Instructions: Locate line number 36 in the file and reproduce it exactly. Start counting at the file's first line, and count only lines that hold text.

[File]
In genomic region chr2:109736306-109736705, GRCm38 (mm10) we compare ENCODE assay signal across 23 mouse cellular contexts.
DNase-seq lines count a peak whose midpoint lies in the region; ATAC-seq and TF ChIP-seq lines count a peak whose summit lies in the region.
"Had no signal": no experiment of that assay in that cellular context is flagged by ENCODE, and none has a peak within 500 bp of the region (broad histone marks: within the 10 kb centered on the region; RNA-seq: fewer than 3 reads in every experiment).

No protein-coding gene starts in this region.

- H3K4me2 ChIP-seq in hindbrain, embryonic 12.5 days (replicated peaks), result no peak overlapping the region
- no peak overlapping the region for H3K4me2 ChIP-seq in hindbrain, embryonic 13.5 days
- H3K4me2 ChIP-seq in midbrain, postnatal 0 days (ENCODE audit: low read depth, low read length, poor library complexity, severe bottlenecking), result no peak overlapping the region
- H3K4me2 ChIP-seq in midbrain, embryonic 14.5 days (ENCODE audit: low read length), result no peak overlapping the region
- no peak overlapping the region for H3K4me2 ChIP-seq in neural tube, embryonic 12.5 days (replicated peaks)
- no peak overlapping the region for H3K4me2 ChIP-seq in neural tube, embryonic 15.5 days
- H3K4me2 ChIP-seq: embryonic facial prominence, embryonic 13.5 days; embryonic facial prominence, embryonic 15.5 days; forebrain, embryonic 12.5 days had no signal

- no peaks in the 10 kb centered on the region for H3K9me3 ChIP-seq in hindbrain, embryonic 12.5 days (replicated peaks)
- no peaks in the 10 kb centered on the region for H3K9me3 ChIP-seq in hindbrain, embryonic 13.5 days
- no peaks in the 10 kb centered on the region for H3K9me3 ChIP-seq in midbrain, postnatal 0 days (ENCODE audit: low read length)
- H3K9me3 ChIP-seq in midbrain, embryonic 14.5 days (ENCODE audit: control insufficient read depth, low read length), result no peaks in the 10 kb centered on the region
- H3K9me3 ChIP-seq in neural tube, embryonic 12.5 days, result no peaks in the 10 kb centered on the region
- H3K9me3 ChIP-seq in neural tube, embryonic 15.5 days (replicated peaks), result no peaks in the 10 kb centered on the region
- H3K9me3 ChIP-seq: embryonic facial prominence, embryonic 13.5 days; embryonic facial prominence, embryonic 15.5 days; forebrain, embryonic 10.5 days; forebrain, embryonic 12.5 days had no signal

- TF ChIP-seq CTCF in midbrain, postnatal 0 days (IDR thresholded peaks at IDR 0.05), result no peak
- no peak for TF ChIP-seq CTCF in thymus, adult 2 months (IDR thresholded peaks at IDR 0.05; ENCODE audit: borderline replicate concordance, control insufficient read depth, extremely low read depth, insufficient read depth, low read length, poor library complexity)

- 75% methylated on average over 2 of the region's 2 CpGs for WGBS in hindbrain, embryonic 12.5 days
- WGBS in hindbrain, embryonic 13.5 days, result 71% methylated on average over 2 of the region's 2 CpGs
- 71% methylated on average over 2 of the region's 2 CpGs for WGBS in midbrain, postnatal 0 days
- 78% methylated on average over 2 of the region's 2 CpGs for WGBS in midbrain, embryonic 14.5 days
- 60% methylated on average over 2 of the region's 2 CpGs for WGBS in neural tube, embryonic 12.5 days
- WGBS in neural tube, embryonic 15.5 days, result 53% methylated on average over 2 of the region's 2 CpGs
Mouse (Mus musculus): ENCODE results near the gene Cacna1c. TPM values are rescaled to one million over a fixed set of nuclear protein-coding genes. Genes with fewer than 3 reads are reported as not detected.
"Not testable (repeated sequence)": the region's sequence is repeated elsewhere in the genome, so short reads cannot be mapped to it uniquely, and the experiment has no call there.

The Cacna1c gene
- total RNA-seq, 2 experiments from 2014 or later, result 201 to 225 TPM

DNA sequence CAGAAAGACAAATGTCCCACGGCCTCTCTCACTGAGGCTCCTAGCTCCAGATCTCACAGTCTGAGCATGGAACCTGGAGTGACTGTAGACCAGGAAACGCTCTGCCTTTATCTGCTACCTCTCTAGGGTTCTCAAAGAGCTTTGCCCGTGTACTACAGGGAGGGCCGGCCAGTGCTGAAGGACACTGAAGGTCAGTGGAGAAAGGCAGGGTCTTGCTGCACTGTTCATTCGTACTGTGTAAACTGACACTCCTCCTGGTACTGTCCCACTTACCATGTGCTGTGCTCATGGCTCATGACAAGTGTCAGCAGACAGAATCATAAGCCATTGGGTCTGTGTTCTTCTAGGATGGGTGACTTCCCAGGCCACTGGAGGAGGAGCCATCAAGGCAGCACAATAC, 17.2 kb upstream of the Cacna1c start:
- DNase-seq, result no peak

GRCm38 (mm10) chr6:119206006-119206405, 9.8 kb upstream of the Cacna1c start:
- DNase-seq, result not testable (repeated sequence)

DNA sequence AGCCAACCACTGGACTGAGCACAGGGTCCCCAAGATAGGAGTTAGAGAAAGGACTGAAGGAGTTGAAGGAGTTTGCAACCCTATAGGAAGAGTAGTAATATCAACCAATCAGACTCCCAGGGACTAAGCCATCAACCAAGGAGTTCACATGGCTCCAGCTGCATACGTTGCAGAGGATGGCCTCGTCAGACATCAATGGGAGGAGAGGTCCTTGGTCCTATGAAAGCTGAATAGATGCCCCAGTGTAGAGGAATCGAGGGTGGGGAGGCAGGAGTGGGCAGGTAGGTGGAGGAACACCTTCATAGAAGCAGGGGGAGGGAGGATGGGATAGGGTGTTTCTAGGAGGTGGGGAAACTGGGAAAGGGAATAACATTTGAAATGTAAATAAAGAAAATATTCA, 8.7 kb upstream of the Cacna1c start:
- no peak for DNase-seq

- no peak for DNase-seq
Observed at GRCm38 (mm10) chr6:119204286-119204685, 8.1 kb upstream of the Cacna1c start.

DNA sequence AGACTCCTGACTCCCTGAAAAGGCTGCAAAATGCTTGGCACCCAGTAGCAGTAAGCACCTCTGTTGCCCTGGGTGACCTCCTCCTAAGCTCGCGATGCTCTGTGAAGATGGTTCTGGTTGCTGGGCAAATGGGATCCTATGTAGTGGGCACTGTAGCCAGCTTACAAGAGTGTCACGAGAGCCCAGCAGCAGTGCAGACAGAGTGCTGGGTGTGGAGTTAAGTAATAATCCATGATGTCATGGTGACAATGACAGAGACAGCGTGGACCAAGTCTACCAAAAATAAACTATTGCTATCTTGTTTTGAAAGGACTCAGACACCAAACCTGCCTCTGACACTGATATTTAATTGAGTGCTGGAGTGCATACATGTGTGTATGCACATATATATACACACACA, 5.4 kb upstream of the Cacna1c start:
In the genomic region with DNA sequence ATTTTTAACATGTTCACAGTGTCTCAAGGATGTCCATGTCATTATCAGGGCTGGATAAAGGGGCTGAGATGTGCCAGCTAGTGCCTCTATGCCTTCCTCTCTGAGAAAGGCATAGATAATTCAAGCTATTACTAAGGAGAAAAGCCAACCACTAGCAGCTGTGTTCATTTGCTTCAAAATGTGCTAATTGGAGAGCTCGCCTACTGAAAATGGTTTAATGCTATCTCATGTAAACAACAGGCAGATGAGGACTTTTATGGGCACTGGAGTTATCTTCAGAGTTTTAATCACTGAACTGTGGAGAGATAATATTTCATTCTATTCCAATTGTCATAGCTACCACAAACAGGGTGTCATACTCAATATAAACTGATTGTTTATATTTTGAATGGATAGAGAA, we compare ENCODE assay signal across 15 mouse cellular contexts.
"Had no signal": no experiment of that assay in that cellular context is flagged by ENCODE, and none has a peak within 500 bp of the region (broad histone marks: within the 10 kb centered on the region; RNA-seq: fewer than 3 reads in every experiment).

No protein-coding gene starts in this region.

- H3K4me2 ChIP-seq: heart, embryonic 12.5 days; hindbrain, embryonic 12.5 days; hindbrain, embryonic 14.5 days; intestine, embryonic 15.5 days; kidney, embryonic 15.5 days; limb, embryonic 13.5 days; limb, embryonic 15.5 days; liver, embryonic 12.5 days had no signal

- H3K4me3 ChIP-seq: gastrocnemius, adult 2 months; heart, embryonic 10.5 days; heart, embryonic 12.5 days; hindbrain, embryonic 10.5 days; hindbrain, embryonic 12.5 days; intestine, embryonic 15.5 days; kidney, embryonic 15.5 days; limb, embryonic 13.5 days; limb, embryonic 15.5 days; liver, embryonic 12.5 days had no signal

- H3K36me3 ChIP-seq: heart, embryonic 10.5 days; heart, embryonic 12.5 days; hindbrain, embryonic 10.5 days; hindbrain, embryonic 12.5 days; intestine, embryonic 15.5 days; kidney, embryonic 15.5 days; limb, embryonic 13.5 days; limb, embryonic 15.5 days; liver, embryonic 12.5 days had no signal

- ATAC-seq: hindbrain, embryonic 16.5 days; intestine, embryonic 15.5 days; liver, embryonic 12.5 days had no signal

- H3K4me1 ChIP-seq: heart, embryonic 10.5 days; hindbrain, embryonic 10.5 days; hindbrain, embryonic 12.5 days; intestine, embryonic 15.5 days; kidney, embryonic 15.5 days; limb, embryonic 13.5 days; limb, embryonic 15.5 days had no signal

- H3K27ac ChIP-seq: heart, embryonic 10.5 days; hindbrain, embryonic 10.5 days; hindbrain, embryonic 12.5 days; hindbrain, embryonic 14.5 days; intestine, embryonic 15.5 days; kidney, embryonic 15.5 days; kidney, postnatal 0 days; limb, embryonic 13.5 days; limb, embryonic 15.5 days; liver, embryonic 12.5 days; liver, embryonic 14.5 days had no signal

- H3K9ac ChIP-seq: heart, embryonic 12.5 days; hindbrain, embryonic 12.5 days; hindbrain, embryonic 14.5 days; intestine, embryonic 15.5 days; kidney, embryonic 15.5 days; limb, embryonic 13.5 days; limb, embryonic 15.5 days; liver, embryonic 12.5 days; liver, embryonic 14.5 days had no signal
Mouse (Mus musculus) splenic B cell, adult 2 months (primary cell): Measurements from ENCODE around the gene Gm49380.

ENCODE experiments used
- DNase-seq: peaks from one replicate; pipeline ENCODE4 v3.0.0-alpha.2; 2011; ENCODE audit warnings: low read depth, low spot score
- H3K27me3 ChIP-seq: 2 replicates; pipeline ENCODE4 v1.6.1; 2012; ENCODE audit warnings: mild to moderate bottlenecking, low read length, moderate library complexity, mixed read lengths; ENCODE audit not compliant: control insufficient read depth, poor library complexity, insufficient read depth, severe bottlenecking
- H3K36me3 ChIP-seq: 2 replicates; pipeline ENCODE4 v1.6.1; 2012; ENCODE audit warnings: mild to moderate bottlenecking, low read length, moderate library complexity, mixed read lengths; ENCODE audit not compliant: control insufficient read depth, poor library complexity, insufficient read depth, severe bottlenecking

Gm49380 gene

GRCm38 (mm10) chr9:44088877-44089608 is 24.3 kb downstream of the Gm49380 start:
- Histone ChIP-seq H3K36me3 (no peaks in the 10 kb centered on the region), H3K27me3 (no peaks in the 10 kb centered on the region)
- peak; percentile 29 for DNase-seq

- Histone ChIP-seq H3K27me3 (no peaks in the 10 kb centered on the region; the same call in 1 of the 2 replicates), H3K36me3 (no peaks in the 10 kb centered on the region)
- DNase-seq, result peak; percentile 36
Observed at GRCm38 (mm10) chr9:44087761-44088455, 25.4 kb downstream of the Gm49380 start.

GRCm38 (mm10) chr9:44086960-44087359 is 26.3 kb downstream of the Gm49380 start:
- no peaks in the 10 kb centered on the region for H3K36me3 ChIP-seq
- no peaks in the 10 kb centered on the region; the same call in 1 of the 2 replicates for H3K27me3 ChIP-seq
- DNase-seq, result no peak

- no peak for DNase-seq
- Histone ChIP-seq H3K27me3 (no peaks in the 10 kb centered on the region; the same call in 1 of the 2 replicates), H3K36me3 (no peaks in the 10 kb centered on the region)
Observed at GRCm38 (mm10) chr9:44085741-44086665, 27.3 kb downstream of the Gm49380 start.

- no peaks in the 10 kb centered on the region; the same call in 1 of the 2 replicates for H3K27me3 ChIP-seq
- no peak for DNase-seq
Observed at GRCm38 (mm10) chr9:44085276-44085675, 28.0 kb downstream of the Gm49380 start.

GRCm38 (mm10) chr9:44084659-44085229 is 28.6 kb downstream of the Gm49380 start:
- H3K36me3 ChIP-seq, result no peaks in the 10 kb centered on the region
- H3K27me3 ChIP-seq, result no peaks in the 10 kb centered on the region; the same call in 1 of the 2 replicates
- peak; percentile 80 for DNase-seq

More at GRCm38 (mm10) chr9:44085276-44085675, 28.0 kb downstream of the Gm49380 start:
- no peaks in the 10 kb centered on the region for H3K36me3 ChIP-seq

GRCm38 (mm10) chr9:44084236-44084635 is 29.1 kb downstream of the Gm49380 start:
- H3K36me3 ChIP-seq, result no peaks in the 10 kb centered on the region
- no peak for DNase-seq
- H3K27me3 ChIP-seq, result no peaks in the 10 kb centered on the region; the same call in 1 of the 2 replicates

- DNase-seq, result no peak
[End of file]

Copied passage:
- no peak for DNase-seq